This special issue of Sartre Studies International represents a selection of the papers presented at a conference held on the 30th and 31st of January 2015 at the Maison Française d’Oxford. Called ‘Thinking with Sartre Today/Penser avec Sartre aujourd’hui’, the bilingual conference with participants from across the world provided a forum for scholars studying Sartre in diverse intellectual milieux to dialogue fruitfully and forge new connections.

As well as presentations focusing closely on Sartre’s texts, we welcomed new approaches to Sartre which took his thought as a starting point to engage current issues – literary and philosophical but also political, religious, psychological. It has not been possible to publish all the conference papers here – nearly 40 were presented. But the articles that follow provide an excellent demonstration of the ways that Sartre – himself proficient in an enormous variety of intellectual domains and textual genres – continues to provoke readers from fields within and beyond philosophy and literature.

In her contribution, Juliette Simont reads the possibility of a deep Kantian filiation in certain of Sartre’s writings where ethics is concerned. She traces how Sartre initially shares some of Kant’s ethical views, and how he later departs from Kant by re-inscribing ethics in history. At first concentrating on philosophical texts, Simont goes on to show the way in which Sartre’s contemporaneous literary and dramatic pieces push the limits of his philosophical formalisations, where laughter becomes, in Simont’s productive reading, the existential experience of freedom and contingency in history itself.

Jean-François Louette argues that although Sartre remains inspired by ‘journalistic reason’ he also submits it to critique. With Le Sursis, says Louette, Sartre the novelist operates in neither the historical genre nor the journalistic, influenced by reportage. Rather, Louette shows how Sartre suggests an ironic subversion of historical and journalistic novels, and how he elaborates from his criticisms of them, combined with other diverse interests (for example, in cinema), a singular literary writing.

The articles by John Gillespie and Alexis Chabot both offer explorations of Sartre’s renowned but underexplored atheism. Gillespie argues that Sartre’s use of the imagery and language of ‘the death of God’ shows that Sartre, although atheist, continued to be ‘haunted’ by God. Chabot likewise problematises Sartre’s atheism, arguing that some of Sartre’s words – in particular his description of atheism as ‘cruel’ – have become too famous. Chabot writes that there is ‘a long path of possibility between the death of God and atheism’. Reflecting on this path of possibility shows us that atheism is a horizon of Sartre’s thought rather than its starting point.

Esther Demoulin surveys Sartre’s approach to dialogue, which is considered from a theoretical angle and in the form of a close study of Sartre’s prose. By delineating Sartre’s use of the dialogue-form from its use by a number of other writers, Demoulin sheds new light, for instance, on Sartre’s famous criticism of the unfreedom of Mauriac’s characters. Her insistence on the ‘pâteux’ in Sartrean dialogue in particular demonstrates the striking originality of Sartre’s prose style.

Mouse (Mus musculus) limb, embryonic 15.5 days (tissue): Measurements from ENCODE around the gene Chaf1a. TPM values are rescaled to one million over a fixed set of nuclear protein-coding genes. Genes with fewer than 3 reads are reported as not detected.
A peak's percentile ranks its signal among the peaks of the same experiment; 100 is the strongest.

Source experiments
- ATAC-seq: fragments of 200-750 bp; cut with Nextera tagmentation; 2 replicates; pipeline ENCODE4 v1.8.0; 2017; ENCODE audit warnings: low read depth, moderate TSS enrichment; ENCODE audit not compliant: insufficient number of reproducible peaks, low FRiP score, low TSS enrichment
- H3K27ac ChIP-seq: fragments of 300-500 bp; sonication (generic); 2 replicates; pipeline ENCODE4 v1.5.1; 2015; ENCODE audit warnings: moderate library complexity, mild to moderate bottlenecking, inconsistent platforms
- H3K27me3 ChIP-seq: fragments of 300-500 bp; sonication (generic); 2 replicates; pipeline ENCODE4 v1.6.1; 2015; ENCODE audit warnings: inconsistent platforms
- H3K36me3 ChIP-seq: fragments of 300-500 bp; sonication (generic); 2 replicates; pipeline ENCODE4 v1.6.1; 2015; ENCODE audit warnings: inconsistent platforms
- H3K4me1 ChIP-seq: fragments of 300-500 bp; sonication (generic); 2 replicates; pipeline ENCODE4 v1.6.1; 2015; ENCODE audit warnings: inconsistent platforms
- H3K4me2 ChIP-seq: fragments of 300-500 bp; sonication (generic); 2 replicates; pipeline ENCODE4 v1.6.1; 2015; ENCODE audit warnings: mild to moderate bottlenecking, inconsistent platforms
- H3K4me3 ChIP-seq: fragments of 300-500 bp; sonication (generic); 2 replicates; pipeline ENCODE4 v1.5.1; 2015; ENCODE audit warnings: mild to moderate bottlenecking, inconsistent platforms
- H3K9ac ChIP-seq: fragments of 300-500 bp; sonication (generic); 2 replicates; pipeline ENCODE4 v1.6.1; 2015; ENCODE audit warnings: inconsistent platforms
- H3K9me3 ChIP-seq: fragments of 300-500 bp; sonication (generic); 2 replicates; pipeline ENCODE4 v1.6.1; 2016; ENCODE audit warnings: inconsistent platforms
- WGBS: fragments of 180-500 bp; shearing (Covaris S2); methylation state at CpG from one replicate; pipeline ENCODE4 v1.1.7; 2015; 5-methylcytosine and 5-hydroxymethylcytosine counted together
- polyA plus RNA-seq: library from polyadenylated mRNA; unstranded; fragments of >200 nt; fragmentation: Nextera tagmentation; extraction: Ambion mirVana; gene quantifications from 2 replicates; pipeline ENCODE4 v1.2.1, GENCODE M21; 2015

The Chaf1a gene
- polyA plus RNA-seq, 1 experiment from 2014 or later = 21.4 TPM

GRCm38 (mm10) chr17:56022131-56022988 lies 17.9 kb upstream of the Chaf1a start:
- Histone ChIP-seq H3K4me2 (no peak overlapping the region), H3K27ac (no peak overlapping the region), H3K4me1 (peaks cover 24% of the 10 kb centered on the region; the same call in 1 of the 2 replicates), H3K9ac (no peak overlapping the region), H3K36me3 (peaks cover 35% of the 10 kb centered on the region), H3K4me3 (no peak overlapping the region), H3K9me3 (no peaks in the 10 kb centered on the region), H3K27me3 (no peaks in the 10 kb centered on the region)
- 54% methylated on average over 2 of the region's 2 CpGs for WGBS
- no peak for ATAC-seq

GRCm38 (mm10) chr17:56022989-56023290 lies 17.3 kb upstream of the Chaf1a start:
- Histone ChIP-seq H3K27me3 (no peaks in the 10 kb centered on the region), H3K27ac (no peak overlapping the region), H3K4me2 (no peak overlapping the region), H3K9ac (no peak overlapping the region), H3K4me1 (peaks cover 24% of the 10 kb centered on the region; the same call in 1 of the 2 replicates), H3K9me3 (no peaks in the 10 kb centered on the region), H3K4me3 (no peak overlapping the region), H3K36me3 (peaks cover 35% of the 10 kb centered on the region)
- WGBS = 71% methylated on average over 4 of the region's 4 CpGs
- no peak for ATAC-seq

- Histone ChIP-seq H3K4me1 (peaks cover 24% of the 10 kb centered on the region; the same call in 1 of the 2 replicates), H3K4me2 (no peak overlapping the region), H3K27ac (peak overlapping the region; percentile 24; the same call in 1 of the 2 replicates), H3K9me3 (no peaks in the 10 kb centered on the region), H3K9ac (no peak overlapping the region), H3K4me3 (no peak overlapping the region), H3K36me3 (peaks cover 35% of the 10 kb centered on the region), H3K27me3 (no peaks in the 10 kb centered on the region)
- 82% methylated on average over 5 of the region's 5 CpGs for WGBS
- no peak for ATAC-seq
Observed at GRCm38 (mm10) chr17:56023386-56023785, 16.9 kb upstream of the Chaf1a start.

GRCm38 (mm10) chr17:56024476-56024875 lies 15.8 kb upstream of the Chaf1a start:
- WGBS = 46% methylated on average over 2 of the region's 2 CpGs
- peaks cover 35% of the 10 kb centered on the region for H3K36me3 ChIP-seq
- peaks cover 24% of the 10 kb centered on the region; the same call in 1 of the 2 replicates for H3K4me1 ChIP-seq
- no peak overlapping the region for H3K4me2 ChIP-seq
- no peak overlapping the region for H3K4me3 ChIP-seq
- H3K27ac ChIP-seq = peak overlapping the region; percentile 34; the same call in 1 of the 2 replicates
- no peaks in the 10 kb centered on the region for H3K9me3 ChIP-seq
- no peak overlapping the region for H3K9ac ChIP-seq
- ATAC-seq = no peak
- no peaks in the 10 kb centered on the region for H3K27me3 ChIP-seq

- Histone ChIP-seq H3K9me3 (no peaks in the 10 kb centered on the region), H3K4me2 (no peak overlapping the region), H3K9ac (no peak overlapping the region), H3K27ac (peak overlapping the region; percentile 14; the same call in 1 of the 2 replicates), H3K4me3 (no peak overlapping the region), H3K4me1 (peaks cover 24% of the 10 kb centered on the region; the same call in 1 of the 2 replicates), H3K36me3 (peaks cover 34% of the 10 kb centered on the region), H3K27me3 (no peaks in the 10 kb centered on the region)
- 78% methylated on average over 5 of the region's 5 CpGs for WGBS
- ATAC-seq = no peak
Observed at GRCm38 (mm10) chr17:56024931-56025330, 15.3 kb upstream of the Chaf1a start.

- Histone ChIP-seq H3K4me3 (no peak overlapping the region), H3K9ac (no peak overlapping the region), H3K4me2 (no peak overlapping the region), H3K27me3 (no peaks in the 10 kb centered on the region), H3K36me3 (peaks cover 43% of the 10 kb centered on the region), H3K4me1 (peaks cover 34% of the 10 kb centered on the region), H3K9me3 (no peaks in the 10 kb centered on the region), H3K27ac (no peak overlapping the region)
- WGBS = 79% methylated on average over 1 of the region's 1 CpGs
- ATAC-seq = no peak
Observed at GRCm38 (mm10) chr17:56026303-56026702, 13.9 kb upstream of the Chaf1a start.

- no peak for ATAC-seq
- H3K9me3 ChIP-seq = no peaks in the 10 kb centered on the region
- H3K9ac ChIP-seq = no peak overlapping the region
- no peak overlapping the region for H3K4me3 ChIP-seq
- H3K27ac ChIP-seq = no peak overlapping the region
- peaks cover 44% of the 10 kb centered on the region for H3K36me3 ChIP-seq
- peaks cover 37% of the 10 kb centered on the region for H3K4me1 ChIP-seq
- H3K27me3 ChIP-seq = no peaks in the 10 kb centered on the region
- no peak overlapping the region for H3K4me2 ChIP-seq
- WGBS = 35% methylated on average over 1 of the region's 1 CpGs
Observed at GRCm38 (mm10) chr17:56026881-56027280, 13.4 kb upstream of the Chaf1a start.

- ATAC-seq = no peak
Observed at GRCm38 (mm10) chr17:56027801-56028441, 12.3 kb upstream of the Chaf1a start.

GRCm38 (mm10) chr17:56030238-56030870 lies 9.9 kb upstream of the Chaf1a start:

Chiara Collamati’s article confronts André Gorz’s influential critique of labour with Sartre’s approach to alienation. Insisting in particular on Sartre’s notion of ‘need’, Collamati demonstrates the possibilities that Sartre’s Critique opens up for an ethics of praxis that eschews the pitfalls of an essentialising view of ‘pre-alienated’ human nature and needs.

Gregory Cormann and Jérôme Englebert, in their jointly authored piece, provide astute insight into Sartre’s elaboration of the notion of ‘situation’. To do so, they carry out a double reading. On the one hand, they operate an archaeology of the Sartrean situation and trace its origins well before Sartre’s (second) reading of Heidegger during the Phoney War or even his reading of Husserl. They then also delineate the evolution of the notion in the 1950s in the conceptualisation of the progressive-regressive method.

Finally, Patrick Eldridge provides a ‘quasi-forensic’ presentation of Sartre’s theory of memory. In particular, he collects evidence from Sartre’s early texts, focusing on the complex temporal structures that memory involves for Sartre. His comparison of Roland Barthes’s notion of punctum and Sartre’s description of memory as consciousness, as Eldridge puts it, ‘mired in its own past’ presents an innovative rapprochement of two thinkers too often considered almost completely at odds with one another.

It is our hope that in and through this collection readers will discover stimulating new possibilities for thinking with Sartre – today.

Ârash Aminian Tabrizi

Kate Kirkpatrick

Marieke Mueller

Sartre Studies International

An Interdisciplinary Journal of Existentialism and Contemporary Culture

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